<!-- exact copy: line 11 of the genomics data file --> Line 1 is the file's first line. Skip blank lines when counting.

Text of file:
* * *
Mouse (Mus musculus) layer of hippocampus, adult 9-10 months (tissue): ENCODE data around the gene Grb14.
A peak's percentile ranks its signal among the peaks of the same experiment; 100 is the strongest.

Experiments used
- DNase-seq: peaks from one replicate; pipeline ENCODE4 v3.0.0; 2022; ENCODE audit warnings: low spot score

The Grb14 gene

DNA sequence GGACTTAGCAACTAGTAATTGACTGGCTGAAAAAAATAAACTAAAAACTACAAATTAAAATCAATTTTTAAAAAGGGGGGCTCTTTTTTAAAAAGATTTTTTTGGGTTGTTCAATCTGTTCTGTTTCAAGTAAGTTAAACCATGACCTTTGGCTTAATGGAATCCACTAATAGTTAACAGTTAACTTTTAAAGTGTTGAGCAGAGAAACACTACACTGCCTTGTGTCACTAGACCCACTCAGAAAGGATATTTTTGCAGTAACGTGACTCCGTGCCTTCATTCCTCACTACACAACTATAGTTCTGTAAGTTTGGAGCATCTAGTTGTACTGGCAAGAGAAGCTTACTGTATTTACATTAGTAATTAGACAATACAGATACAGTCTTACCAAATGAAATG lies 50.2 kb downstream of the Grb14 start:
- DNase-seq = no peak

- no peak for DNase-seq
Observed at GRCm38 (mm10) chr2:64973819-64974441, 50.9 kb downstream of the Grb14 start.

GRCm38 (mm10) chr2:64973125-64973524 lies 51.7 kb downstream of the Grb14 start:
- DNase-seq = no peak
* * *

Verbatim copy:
- DNase-seq = no peak